Patients and Methods Top


This is a prospective study performed between December 2014 and August 2016 in Assuit University Hospital for the patients candidate for hepatic resection and National Institute of Tropical Medicine and Hepatology in Cairo for the patients candidate for MWA.

A total of 46 patients with liver cirrhosis and HCC who fulfilled the inclusion criteria were enrolled in the study and MWA was done for 20 cases and hepatic resection for 20 patients (according to the multidisciplinary team decision). Of the 46 patients, follow-up was done for 40 cases only because four cases were missed on follow-up and two cases refused to continue in the study. So 40 (nine females and 31 males) cases were enrolled and followed up and statistical analysis was done for them. A total of 32 cases were diagnosed by typical arterial enhancement of the tumor followed by a washout pattern in the images in the portal venous phase or the equilibrium phase on dynamic spiral CT imaging and only eight needed further confirmation by dynamic MRI with diffusion.

The patient selection for microwave or hepatic resection was carried out by a multidisciplinary team which consists of hepatologists, interventional radiologists, transplant surgeons, oncologists and residents.

Inclusion criteria of the patients were radiology-proved cases of HCC, and the patients with lesion up to 5 cm and amenable for MWA or surgical resection, with the Child score A and early B (score not > 7).

Exclusion criteria of the patients were advanced HCC or with focal lesion not amenable for resection or MWA, patients who refused follow-up and evaluation, failure to obtain consent, pregnant patients to avoid potential risks to the patient and/or fetus, and patients with implanted electronic devices such as implantable pacemakers that may be adversely affected by microwave power output.

All included patients were subjected to full history taking and full clinical examination, including complete blood count, liver function tests, urea and creatinine, international normalization ratio (INR), prothrombin time and concentration, hepatitis B surface antigen, HCV antibody, serum α-fetoprotein (AFP), abdominal ultrasonography, abdominal CT, and dynamic MRI with diffusion when needed.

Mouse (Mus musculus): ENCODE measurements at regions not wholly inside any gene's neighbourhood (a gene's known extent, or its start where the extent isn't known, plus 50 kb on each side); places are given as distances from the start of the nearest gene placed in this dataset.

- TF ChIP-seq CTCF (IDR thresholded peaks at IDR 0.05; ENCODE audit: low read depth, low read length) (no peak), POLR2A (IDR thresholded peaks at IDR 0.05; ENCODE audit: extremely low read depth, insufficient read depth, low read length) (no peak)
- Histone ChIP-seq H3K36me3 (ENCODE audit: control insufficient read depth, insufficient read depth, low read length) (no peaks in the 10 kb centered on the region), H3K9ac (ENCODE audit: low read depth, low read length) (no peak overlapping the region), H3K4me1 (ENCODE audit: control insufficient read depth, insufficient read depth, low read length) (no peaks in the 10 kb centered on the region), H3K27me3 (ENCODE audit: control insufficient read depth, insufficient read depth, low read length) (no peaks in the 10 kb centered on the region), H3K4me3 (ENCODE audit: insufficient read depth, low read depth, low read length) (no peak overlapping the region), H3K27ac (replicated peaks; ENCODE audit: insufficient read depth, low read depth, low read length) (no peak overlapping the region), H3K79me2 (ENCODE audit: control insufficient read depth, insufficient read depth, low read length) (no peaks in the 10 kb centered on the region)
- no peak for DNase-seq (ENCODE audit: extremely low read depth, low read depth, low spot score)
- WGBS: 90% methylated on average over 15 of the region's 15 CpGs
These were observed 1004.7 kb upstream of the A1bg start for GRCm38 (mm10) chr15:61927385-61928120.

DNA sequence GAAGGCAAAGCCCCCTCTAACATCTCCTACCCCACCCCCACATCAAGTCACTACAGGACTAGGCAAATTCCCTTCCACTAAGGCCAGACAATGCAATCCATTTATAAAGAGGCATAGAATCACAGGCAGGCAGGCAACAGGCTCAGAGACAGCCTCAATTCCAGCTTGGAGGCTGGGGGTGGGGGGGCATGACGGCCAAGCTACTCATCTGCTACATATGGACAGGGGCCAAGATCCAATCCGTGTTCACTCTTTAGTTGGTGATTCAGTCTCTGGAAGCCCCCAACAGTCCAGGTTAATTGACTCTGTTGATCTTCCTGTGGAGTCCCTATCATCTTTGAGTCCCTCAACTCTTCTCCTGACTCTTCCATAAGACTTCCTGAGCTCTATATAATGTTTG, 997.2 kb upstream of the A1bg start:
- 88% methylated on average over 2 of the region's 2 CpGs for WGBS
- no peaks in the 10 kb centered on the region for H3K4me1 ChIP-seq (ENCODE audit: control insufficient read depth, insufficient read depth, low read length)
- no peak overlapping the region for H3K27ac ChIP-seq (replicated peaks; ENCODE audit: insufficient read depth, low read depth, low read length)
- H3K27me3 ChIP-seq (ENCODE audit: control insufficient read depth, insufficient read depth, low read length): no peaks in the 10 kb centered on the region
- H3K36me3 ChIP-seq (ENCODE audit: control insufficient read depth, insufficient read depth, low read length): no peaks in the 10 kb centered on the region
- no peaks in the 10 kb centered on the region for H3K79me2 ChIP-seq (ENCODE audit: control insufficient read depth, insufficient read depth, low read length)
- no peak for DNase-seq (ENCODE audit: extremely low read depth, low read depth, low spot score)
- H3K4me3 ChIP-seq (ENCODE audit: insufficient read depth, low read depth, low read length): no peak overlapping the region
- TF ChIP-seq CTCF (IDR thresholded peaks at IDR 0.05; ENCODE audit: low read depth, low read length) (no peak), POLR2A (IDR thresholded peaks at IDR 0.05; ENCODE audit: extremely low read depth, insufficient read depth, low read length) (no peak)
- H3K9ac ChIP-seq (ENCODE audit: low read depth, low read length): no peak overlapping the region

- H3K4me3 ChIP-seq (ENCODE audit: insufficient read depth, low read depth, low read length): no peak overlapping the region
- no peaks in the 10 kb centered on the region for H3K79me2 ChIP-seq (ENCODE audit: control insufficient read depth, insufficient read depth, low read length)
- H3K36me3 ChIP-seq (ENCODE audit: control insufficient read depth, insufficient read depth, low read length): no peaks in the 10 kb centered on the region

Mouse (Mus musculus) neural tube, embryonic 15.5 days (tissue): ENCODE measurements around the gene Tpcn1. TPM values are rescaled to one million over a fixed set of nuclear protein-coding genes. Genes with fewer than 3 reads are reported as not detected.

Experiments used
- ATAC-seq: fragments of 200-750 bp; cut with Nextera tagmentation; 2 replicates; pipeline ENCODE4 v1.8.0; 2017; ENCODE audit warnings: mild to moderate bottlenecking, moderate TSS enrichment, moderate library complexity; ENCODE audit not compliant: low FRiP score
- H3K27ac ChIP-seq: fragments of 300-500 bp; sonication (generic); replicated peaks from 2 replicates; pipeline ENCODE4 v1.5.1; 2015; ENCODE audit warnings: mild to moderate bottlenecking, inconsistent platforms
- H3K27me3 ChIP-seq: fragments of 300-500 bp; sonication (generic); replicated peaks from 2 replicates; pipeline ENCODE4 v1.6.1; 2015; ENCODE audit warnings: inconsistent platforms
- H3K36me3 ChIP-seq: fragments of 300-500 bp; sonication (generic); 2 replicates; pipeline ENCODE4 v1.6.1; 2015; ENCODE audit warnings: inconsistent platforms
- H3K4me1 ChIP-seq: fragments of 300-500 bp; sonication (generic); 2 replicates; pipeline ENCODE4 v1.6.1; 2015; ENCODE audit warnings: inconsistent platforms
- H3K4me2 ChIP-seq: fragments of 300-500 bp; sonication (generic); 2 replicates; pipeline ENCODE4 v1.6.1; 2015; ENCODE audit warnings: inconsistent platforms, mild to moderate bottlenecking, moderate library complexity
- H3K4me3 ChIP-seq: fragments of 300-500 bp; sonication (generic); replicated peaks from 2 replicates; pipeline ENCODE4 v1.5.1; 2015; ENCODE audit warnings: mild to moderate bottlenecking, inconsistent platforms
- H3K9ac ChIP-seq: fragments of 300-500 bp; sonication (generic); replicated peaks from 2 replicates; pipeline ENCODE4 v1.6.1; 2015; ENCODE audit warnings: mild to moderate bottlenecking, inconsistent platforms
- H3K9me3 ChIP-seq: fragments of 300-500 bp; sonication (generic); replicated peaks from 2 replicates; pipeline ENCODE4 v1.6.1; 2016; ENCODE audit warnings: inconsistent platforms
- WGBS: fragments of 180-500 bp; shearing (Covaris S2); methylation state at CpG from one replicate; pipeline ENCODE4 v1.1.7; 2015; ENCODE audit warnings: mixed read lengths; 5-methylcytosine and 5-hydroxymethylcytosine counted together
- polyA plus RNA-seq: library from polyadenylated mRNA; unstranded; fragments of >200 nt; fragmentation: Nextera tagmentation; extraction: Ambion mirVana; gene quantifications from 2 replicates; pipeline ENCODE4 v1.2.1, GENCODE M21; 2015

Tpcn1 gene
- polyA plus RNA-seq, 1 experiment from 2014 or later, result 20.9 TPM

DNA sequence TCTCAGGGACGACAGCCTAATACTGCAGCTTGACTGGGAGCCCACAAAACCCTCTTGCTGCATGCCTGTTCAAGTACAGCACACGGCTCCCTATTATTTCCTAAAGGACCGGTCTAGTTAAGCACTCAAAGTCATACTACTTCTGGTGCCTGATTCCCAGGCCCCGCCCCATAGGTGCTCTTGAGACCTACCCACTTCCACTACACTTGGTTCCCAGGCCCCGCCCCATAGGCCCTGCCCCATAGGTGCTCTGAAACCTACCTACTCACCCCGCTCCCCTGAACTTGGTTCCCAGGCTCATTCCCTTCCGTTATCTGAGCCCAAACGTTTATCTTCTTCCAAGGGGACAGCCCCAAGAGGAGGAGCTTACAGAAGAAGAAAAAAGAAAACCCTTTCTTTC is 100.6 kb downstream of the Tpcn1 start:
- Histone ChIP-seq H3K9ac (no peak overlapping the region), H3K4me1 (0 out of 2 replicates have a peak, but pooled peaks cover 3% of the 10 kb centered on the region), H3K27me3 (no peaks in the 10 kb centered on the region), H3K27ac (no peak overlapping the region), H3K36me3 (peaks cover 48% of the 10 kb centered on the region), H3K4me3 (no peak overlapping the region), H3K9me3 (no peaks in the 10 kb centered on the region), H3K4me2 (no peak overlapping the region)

Microwave ablation technique

Patients were treated under sedation with intravenous administration of fentanyl and propofol, in spontaneous breathing with oxygen mask support.

The technique uses microwave energy that induces an ultra-high speed, 915 or 2.450 MHz (2.45 GHz), alternating electric field, which causes water molecule rotation and the creation of heat. This results in thermal coagulation and localized tissue necrosis. In MWA, we use a single microwave antenna connected to a generator inserted directly into the tumor or tissue to be ablated; energy from the antenna generates friction and heat.

The size and the shape of the hyperechoic zone caused by gas microbubbles appearing in the ablated zone during MWA procedure were monitored by US to assess the completeness of therapy.

Treatment was stopped when the entire target was completely hyperechoic and the determined time and power according to the size of the lesion reached.

Hepatic resection

Hepatic resection was done on the basis of the segmental anatomy of the liver, which can be delineated using intraoperative ultrasound during operation. The delineation of a proper transaction plane is important not only for adequate tumor-free margin in resection of liver tumors but also to avoid inadvertent injuries to major intrahepatic vessels or bile duct pedicles.

Follow-up after the intervention

Evaluation criteria in hepatocellular carcinoma 4 weeks after the initiation of therapy

Reassessment of the patient includes complete clinical examination, including complete blood count, liver function tests, urea and creatinine, INR and serum AFP level. Abdominal ultrasound and triphasic CT examination of the abdomen were done to evaluate WHO performance status, Child score, and BCLC classification.

Ethics and consents

The survey was approved by the faculty's ethics committee and permission was obtained from all departments who assured that confidentiality would be maintained and ethical principles would be followed. Before initiation of the study, a background about the study and its reason was explained to the patients, the targeted population was encouraged to participate without any undue pressure, and written informed consent was obtained.

Statistical analyses

Statistical package for the social sciences (SPSS) software (SPSS Inc., Chicago, Illinois, USA) version 16 for Windows 7 (Microsoft Corp., Redmond, Washington, USA) was used for analysis.

Wilcoxon's test and paired Student's t-test were used to compare paired data, whereas χ2-test, Fisher's exact test and Mann–Whitney U-test were used to compare unpaired data.


  Results Top


During the period of the study, a total of 40 patients previously diagnosed as having HCC by characteristic radiologic findings, such as typical arterial enhancement of the tumor followed by a washout pattern in the images in the portal venous phase or the equilibrium phase on dynamic spiral CT imaging or contrast-enhanced MRI were enrolled in the study. So 40 (nine females and 31 males) cases were enrolled and followed up and statistical analysis was done for them. The mean age was 58.1 ± 7.7 years for patients who underwent MWA and 57.8 ± 4.3 years for patient who underwent hepatic resection [Table 1]). The descriptions data of the patients according to their age, sex and type of hepatitis infection are shown in [Table 1].
Table 1: Demographic data of the studied patients

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Patients underwent MWA had a mean Child score of 6.1 ± 0.7 and after ablation 6.1 ± 1.0, but was 5.5 ± 0.6 before hepatic resection and 7.2 ± 1.4 after resection [Table 2].